OBJECTIVE: To study the effect of vitamin D levels on depression course and remission status after two years, as well as attrition and mortality, in an older cohort.
METHODS: This study was part of the Netherlands Study on Depression in Older persons (NESDO), a prospective cohort study. 367 depressed older persons (≥ 60 years) were included. Baseline vitamin D status, reasons for loss to follow up, clinical depression diagnosis at two-year follow up, and six-monthly symptom scores were obtained. Data were analyzed by logistic regression and random coefficient models and adjusted for confounders of vitamin D status.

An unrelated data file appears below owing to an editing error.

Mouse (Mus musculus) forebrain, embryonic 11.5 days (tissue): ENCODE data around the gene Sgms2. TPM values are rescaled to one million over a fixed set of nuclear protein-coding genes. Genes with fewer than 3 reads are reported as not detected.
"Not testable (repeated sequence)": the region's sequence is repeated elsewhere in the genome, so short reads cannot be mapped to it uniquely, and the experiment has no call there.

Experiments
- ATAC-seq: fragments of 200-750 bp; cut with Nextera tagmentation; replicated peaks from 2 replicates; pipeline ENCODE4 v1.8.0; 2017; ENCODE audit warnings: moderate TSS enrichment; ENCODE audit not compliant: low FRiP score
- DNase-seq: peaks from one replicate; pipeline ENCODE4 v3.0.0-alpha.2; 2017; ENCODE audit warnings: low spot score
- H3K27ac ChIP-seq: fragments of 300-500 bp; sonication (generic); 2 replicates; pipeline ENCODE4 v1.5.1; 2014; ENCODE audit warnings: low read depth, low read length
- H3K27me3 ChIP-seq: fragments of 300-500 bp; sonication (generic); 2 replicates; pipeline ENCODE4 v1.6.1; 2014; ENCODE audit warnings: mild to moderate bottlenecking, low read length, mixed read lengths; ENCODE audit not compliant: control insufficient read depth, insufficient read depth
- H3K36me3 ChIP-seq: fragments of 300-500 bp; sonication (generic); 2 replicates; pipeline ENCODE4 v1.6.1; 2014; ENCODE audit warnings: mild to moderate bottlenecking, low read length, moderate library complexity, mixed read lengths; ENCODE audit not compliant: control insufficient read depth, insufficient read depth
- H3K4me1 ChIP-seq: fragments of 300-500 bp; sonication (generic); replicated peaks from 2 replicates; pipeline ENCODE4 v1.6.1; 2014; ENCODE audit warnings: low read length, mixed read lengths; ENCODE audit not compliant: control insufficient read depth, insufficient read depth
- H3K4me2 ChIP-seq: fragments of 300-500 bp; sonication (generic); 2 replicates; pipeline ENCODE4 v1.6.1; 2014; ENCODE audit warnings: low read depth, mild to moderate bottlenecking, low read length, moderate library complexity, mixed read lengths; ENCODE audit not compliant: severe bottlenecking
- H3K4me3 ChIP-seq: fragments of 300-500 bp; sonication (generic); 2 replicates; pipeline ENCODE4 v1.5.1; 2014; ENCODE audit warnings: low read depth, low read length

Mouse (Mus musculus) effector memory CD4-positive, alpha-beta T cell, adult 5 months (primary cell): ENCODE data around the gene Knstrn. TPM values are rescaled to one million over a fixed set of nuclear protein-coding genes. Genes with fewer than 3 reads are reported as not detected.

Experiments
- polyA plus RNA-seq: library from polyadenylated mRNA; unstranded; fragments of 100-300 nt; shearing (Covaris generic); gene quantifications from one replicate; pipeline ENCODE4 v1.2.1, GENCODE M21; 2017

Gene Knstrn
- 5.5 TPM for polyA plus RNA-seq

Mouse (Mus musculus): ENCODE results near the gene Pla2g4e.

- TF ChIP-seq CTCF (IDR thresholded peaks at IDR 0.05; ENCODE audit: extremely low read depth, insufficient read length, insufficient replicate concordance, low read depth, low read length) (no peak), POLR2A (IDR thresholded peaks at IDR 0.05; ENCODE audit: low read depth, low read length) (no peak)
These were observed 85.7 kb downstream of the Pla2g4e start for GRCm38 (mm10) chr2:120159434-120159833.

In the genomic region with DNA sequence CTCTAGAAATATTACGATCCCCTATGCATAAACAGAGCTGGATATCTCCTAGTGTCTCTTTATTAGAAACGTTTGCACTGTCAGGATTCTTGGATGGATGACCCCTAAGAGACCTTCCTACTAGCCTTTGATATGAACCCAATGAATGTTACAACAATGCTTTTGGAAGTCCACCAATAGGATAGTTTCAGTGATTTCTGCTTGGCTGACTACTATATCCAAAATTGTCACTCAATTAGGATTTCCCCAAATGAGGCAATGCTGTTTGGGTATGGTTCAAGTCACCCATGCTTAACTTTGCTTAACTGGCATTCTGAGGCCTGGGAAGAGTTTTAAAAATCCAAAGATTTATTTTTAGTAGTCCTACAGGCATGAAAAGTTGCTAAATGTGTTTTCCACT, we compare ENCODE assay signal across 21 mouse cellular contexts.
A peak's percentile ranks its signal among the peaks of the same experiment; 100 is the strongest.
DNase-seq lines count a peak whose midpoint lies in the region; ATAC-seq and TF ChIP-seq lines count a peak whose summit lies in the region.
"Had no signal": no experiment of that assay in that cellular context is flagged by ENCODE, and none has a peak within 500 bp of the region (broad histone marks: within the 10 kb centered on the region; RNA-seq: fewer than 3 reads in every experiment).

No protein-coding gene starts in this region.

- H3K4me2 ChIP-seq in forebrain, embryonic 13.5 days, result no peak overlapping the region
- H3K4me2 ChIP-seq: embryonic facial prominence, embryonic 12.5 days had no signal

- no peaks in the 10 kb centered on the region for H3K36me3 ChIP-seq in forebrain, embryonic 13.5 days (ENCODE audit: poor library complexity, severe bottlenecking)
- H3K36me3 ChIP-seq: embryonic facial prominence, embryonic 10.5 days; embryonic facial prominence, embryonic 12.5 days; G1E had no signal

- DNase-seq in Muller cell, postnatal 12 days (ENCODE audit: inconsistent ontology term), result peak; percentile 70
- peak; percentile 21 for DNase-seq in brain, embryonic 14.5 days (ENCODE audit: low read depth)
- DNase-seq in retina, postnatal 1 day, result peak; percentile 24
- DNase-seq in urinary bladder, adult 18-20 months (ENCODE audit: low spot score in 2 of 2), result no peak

RESULTS: Vitamin D had no effect on the course of depression or remission, except for a trend towards lower remission rates in the severely deficient subgroup (25-(OH) vitamin D<25 nmol/l). Patients who died during follow up had significantly lower 25-(OH) vitamin D and 1,25-(OH)2 vitamin D levels than patients with continued participation.
CONCLUSIONS: For the total sample we found no effect of vitamin D levels on the course of depression or remission rates. However, we did find an effect of lower vitamin D levels on mortality. This strengthens the interpretation of vitamin D deficiency being a marker for poor somatic health status. The trend towards lower remission rates in the severely deficient subgroup raises the question whether this group could benefit from supplementation. Randomized controlled trials are necessary to study this.
|Number of pages||7|
|Journal||Journal of Psychosomatic Research|
|Publication status||Published - Apr 2016|